Posted in writing

Writing My Voice ⌨ Part III

Writing is existential. Sometimes, it feels like when I’m writing, my two hemispheres are at last able to have an intimate discussion with one another. This experience helps get me out of Freeze Loop, this concept I’ve been researching more…

Jill Bolte Taylor also talks about her experiences with her hemispheres in her TED Talk, “My Stroke of Insight,” which I regularly show in my composition classes when I’m teaching students about how to use personal anecdotes to drive meaningful conversations…

(I love how, @2:35, when the brain comes out, a dude shouts Yes!)

So if you want the learning experience after watching the video (of course you do!), on a sheet of paper, hand-write a half-page answer to the question, “What do you know about the human brain?—and what would you like to learn about the brain?”

Use any knowledge you remember from the video and/or stuff you knew before.

Did you complete the half-page handwritten prompt?

If you did, congratulations—you’ve got yourself a research project!

Now Google the question(s) you came up with, and learn more about your body’s most complex organ—an organ with 10^11 billion neurons, and 10K as many synapses.

Is it fun to learn about your brain?

It is for me.

Writing should be fun.

It’s authentic. Part of why I think writing is my primary discourse is because it’s the only form of communication that 👥makes me feel👥 this way.

Sometimes, I don’t know what I’m feeling until I write it down. Emotions and writing are tied together at an integral level, like roommates in a sardine-canned dorm room. I think that’s part of why I’m fascinated by the craft of emotional writing, like what’s talked about in Maass’s book, The Emotional Craft of Fiction, the life-long writing studies I’m digesting right now…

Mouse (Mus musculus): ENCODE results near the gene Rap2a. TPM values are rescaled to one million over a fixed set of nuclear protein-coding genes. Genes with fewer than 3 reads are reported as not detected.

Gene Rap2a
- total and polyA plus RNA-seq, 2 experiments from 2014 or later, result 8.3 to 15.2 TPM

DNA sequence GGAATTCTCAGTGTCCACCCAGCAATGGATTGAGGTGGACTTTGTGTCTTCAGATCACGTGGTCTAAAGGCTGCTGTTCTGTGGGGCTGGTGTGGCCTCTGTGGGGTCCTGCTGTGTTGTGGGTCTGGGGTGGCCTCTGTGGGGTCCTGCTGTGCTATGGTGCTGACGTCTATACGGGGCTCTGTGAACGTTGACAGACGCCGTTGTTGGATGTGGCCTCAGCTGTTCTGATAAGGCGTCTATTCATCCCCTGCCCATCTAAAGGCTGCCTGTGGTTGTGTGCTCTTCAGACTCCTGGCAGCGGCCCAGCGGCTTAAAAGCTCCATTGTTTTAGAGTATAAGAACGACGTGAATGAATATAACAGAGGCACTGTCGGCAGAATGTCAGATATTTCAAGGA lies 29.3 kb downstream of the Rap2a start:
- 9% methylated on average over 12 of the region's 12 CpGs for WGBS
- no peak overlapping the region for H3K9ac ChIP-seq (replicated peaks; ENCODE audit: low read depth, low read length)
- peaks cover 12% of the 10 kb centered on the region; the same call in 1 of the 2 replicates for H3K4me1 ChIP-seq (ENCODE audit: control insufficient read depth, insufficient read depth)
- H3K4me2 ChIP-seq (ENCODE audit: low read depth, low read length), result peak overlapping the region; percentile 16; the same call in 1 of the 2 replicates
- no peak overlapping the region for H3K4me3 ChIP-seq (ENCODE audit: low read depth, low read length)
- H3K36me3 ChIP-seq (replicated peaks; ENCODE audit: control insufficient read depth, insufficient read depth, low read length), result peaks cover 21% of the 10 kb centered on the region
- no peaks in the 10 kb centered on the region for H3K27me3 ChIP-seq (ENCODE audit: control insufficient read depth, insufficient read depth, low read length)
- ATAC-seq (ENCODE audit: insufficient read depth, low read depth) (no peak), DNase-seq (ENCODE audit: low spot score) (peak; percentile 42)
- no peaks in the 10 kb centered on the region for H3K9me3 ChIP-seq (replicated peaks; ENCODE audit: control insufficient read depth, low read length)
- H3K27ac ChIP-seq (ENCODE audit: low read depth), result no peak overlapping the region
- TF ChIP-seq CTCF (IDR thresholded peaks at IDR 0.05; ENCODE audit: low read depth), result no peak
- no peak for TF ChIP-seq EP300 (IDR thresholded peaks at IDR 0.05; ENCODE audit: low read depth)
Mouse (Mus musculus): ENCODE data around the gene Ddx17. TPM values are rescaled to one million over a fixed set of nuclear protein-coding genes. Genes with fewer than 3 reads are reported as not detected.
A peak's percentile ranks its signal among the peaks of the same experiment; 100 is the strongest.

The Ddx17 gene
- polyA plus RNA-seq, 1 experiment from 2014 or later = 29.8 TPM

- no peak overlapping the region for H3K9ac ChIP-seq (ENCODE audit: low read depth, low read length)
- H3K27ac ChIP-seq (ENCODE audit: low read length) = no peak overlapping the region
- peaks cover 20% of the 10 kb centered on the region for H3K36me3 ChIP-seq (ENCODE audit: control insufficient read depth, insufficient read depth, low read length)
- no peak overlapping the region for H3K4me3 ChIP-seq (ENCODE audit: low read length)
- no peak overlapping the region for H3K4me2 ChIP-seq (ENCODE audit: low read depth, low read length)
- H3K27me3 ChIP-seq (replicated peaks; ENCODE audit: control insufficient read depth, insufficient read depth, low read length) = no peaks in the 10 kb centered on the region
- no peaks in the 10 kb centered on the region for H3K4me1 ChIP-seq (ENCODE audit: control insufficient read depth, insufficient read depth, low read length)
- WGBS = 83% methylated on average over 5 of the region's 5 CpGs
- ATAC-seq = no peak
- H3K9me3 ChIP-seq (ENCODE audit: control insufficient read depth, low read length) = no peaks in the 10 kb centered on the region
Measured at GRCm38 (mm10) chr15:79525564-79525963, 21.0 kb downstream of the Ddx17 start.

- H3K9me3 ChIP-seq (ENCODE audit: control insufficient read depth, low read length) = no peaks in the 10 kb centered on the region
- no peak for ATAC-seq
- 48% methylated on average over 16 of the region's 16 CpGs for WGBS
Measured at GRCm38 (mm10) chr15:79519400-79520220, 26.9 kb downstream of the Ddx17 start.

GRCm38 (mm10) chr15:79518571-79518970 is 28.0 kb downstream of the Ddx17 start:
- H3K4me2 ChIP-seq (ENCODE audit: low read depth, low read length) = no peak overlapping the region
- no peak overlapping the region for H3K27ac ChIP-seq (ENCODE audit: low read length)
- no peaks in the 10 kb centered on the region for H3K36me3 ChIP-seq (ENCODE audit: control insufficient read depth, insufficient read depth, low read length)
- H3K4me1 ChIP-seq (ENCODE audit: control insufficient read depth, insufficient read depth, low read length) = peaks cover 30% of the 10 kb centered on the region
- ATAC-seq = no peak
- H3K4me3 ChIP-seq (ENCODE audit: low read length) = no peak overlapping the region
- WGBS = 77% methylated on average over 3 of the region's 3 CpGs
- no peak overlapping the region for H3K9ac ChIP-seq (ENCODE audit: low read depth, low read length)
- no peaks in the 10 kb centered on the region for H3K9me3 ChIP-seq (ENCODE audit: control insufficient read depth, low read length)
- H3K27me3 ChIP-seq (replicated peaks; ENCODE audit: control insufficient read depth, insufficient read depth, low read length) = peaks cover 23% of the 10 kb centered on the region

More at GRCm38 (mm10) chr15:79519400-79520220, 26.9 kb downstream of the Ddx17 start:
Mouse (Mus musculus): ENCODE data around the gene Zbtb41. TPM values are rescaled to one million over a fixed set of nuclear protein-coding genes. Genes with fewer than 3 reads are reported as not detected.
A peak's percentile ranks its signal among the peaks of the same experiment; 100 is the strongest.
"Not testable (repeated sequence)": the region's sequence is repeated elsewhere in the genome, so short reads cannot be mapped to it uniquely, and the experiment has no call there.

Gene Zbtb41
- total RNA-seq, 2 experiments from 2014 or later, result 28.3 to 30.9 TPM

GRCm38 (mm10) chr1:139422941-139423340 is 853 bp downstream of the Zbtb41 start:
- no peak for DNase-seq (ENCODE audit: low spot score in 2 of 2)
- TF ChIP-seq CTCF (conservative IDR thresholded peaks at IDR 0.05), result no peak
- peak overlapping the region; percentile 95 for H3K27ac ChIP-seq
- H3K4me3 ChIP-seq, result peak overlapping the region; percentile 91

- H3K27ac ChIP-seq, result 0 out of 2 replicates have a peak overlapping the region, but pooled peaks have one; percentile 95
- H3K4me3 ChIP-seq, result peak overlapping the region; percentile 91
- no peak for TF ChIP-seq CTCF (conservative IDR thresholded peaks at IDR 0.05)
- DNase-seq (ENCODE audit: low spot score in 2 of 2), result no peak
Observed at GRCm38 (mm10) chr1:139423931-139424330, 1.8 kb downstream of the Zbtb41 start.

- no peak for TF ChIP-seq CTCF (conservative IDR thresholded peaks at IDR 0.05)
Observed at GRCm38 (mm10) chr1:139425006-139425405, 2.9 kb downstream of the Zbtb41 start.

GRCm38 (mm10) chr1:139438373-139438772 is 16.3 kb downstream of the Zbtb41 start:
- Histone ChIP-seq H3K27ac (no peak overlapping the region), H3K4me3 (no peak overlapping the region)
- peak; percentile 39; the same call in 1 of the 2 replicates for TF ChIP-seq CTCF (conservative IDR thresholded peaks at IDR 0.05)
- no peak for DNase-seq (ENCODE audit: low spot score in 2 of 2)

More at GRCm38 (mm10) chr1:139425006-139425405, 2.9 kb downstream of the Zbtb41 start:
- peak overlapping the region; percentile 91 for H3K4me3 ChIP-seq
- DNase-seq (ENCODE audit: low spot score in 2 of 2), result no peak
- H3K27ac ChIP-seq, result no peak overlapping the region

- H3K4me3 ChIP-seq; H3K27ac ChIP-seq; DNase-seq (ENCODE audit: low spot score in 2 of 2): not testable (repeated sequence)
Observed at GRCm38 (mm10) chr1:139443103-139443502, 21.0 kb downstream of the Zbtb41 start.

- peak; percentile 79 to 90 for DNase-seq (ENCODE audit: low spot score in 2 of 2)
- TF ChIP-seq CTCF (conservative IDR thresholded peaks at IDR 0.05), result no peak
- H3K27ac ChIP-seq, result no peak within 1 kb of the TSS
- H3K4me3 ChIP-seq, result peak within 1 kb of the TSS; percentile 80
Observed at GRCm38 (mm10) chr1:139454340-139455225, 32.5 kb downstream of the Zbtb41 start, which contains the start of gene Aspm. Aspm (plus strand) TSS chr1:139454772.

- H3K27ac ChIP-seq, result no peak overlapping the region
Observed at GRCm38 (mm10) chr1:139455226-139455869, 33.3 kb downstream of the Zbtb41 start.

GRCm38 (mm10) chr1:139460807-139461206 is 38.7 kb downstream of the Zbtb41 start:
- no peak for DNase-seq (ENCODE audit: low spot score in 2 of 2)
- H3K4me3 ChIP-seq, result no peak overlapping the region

It’s safe. When I talk, there is a part of me that is always along for the ride, 👁 watching from a distance, thinking, 👁 This is not what I would have chosen to do—and I 😭 don’t like 😭 when I get that knotted up feeling, like my actions are impacted by bullies, trauma, and fear, rather than careful, considerate choice.

Another book I’ve been reading, Emotional Intelligence 2.0is supposed to help improve prefrontal cortex’s logical responses to emotionally charged stimuli.

But in writing, I feel conscious. I feel free. I’m no longer dealing with the “ongoing brain chatter that connects me from my internal world to my external world,” that “calculating intelligence,” but instead I am wholly inside my internal world—where I alone determine when and where I’ll process the stimuli I’ve been holding deep, deep in my belly—and this is how I’ve felt the happiest in life, writing liberated, without fear.

I am an energy being connected to the consciousness of my right hemisphere…as one human family, and right here, right now, we are brothers and sisters on this planet, here to make this planet a better place, and in this moment, we are perfect, we are whole, and we are beautiful. — Jill Bolte Taylor

Communication should be open. I spent my whole childhood on a script, thinking at least half of what I wanted to say couldn’t be said; when I was sexually abused, my stepdad told me to keep it a secret, (and that’s usually how it is with childhood emotional abuse, isn’t it?) and when I was gaslit, I was told my memories were wrong, so if I spoke, if I left the “inner dialogue inside my body,” I knew I’d risk even more pain;